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From the Editors Cornel West’s essay about Malcolm X and Martin Luther King Jr. sparked a lively discussion about the two revolutionary leaders. As Ali Abdulkhaaliq says on Facebook, “I agree, you can’t talk about one without talking about the other. However, I believe they were yin and yang.” Amanda Foreman’s column about Chinese foot-binding received hundreds of shares on Facebook and moved some readers to express disgust at the practice. It might seem shocking, Jo Farrell, the photographer, said on Facebook, but even today cultures engage in radical “body modification,” including the so-called toe tuck, or Cinderella procedure—cosmetic surgery to alter the shape of a woman’s foot so she “can wear pointy shoes.” Other readers objected to the Marquis de Sade article, saying that such a “depraved character” did not deserve space in the magazine. Overall, Wayne Davis wrote of the issue, “Each and every article opens unique doors of exploration.”

Different Doodles?

I’d never contemplated the existence of the Marquis de Sade [“Crimes of Passion”]. In my mind he represented erotic torture. I did not realize that he was actually much more. Imprisonment without criminal charge and conviction for insulting the pious sensibilities of an aristocratic regime create an avalanche of societal issues that are as prevalent today as they were in his time. Thank you for expanding my knowledge. (Barry Watson, Baltimore, Maryland)

I enjoyed the article about the doodles [“Annals of Doodlology”] found in the margins of medieval manuscripts, but noticed that the author stuck with male nouns and pronouns when referring to the scribes. In fact, copying and illuminating texts was an industry for nuns as well as monks, and was one way they supported themselves and their convents. I wonder if their doodles were different from those of the gentlemen? (Katherine Roddy, Redwood City, California)

Captive Tigers

As beautiful as they are [“America’s Tiger Problem”], I would rather know they are safe, preserved and wild. I don’t feel the necessity to see them in person; they need to be left as natural creatures. (Liza Anderson-Melcher, on Facebook)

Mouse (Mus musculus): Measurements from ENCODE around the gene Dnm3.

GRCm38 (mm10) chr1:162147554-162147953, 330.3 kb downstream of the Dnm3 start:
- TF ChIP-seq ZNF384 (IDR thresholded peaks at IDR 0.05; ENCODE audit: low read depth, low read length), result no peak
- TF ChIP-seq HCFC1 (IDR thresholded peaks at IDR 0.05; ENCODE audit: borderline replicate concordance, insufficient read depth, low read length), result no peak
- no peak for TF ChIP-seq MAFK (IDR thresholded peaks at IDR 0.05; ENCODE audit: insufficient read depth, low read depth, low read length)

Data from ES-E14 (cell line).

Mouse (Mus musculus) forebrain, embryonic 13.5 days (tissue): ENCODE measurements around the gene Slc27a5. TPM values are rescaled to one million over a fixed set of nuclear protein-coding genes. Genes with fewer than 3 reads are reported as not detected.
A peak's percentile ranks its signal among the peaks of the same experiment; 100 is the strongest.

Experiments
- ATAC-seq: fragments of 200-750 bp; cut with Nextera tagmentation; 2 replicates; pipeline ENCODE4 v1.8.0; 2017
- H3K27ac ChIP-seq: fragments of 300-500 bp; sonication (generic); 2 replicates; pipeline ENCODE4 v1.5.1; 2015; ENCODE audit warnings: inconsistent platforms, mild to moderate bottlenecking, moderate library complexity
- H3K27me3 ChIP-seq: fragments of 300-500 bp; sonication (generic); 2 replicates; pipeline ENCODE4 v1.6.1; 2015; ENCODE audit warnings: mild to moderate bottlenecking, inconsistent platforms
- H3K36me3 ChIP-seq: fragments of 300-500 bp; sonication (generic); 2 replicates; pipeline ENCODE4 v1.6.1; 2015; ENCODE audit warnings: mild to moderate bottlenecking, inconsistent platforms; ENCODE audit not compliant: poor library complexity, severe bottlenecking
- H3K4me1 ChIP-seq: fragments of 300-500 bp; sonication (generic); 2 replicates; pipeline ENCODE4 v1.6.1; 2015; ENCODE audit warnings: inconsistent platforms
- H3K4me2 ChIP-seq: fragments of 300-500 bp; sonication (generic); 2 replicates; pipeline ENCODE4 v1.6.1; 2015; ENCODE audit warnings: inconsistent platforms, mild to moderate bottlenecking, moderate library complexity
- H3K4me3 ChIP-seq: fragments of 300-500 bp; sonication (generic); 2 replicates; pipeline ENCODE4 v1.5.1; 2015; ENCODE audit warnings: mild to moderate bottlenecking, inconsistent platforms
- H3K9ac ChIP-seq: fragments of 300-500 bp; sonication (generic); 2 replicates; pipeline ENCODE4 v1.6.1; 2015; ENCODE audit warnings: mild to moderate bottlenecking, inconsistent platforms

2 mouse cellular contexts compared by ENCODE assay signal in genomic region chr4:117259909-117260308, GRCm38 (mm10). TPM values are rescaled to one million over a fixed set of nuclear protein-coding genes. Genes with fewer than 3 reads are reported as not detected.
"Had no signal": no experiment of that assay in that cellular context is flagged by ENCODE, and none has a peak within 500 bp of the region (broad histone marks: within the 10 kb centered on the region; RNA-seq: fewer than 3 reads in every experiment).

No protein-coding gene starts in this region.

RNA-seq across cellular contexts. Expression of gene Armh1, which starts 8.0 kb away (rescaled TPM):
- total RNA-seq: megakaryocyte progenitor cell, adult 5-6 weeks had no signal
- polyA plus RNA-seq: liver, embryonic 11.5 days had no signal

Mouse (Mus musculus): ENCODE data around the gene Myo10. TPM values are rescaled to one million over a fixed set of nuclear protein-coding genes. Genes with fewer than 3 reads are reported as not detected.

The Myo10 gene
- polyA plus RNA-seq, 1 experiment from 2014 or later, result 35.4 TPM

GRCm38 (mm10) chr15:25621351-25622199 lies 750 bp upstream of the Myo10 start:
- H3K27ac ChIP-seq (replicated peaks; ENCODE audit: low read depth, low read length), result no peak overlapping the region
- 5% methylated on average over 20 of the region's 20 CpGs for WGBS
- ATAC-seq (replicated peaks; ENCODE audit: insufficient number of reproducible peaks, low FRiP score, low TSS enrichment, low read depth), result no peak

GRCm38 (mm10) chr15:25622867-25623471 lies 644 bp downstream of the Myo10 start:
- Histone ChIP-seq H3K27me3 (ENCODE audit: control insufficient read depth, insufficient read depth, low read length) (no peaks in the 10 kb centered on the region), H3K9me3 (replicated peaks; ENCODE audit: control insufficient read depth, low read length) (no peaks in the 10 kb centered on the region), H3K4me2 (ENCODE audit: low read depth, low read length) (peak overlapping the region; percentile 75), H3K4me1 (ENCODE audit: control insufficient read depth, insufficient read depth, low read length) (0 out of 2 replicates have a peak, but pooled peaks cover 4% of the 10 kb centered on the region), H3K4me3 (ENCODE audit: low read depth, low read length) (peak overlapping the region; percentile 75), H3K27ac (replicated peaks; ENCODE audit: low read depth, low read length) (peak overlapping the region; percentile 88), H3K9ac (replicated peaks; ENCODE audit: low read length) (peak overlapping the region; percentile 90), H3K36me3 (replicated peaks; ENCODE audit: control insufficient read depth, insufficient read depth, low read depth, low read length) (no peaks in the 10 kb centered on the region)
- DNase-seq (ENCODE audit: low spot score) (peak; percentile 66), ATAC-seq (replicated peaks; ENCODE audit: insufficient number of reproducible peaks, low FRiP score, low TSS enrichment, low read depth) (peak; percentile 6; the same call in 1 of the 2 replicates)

It’s wonderful to preserve in captivity animals that are essentially extinct in the wild. Why this is castigated or widely considered problematic is puzzling to me. (Chad Whitney, on Facebook)

Do Not Pass Go

Readers of the secret history of Monopoly should know that the mis-transcribed “Marvin Gardens” property was not a “neighborhood in Atlantic City,” as stated in “Game Changer” [January 2015]. The real Marven Gardens is a section of nearby Margate that borders Ventor, hence the originally intended MarVen Gardens. It’s also the only Monopoly property that did not have a physical presence in Atlantic City, at least in the 1930s. (Alan Schindler, Philadelphia, Pennsylvania)

Searching for Earhart

Your article [“The Lady Vanishes,” January 2015] portrayed our thousand-plus-member nonprofit organization The International Group for Historic Aircraft Recovery as a one-man-show. Nothing could be further from the truth. I am the spokesperson for a team of historians, archaeologists and forensic experts who have delivered real progress in the search for a solution to the mystery. I invite your readers to judge the evidence for themselves by reviewing the wealth of material on our website, www.tighar.org. (Richard Gillespie, Executive Director, TIGHAR)

Clarification

In our January Ask Smithsonian column, we stated that the amount of water on earth is finite. In fact, the amount of water does vary somewhat; for example, the burning of hydrocarbons generates water, while the growth of green plants can consume it. A more complete answer would have mentioned such processes. However, they don’t have much impact on the global total water content, because the amount of water involved is a tiny fraction of the volume of earth’s oceans.

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